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New South Wales exit poll quants

On their own the quantitative results from the exit poll don't tell us a lot, but comparing them to the first set of results tells us how effective the campaigns were.

As it turns out, not a lot changed, which was bad for Labor as they started behind. I looked at the results for the question on whether the state is heading in the right direction. This hadn't changed in any significant way. Then I looked at the vanity polls, and this did add something.

Baird Approval 2015

1 denotes the first poll and 2 the second. I haven't measured the total result as there is a strong left-leaning skew in our sample, which the election result bears out. However, history suggests that the vote within voting blocs is actually fairly accurate.

What this shows is that Baird was extremely popular. It was only amongst the Greens where more than 50% disapproved of his performance, and then only by 2-4 per cent. Labor voters became less hostile over the course of the election, but it still only reached 50 per cent, having originally been 41 per cent.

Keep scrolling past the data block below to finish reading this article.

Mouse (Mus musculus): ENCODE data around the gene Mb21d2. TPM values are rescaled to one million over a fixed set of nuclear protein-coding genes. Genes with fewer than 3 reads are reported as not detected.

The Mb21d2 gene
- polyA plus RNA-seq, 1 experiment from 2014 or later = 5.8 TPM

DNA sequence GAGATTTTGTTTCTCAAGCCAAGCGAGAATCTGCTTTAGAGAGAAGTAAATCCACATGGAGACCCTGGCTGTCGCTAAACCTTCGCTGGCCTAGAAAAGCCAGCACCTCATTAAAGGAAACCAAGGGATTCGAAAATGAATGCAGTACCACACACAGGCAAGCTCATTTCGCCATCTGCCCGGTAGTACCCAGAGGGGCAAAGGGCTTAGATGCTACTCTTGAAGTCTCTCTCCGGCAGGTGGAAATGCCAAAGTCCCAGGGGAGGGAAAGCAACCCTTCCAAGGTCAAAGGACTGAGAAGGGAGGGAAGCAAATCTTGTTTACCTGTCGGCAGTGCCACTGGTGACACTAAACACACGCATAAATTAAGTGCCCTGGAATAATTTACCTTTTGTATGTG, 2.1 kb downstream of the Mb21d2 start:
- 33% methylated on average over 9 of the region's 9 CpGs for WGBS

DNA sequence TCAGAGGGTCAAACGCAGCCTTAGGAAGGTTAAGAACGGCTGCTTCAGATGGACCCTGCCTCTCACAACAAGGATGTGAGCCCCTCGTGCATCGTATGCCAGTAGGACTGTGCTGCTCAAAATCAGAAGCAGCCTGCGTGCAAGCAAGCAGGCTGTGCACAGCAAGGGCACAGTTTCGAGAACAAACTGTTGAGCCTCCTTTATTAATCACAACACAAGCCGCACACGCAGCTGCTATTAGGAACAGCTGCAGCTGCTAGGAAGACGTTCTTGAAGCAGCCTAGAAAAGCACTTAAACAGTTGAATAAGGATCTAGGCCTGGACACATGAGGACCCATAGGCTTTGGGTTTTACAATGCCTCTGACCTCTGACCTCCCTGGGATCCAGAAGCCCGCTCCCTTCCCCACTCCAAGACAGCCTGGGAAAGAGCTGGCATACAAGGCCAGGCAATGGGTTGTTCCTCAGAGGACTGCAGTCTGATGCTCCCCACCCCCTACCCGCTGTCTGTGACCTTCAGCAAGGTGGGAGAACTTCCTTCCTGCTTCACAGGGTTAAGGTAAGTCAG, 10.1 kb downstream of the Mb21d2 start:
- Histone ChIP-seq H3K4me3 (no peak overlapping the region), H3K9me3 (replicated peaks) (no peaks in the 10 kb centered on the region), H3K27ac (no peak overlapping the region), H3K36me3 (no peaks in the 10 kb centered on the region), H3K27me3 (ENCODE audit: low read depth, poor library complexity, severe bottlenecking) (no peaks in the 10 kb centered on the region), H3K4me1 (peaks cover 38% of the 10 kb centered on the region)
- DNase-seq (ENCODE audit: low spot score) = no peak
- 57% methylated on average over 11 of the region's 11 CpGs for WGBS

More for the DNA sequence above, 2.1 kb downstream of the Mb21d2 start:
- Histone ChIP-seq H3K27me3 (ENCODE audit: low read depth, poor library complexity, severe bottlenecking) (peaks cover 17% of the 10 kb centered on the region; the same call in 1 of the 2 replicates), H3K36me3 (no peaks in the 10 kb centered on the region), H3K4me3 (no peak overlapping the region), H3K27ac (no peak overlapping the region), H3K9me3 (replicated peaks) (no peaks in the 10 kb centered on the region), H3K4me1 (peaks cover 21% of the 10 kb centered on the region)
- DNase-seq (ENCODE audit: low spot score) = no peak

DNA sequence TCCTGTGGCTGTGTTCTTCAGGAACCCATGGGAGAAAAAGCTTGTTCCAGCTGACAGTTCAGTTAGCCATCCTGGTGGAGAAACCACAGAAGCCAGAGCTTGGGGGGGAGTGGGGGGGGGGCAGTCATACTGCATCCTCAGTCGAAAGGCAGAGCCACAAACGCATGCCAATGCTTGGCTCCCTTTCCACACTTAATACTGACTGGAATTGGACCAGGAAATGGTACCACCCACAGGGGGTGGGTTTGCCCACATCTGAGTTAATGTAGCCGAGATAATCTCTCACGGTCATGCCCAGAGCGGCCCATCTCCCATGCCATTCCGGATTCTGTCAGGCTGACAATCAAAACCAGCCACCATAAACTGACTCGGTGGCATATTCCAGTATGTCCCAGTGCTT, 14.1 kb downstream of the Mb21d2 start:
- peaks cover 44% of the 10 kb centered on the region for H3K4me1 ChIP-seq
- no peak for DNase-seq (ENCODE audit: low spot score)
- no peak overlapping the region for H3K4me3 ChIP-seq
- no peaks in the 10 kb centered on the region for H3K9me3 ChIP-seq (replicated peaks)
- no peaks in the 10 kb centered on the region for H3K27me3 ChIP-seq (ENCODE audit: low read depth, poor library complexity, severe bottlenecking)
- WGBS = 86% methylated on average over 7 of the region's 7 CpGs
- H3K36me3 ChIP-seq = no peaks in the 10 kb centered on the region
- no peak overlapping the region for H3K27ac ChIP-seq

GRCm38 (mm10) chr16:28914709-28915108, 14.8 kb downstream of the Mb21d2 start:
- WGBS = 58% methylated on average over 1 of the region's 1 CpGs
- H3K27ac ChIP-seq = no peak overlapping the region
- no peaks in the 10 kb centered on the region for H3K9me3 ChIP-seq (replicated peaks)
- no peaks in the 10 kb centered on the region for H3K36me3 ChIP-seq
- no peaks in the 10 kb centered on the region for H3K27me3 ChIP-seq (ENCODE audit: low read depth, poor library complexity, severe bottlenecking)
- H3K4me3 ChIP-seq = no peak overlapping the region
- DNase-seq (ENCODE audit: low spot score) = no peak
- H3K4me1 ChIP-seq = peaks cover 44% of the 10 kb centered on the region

While it is a small sample, it would appear that Christian Democrats were not completely convinced about Baird at the start of the election, but this changed significantly so that 80 per cent approved of him by the end.

Foley's election was not nearly as happy.

Foley Approval 2015

He did win additional support from Greens, but still almost half were neutral on him. However he lost support amongst Christian Democrats, Liberals and Nats, mostly as a result of people moving from the neutral position to opposition.

Preferred Premier NSW 2015

The most interesting thing about preferred premier question is that Greens voters seem to have warmed to Baird during the course of the election, while around one-third of them were unsure who they would vote for as premier. Given a tendency of Greens voters to support the Labor Party, this is most likely because they are not sure about Foley.

Labor definitely lost the presidential campaign, and despite pushing a privatisation policy that was not popular, it did not cost Baird much political capital at all.


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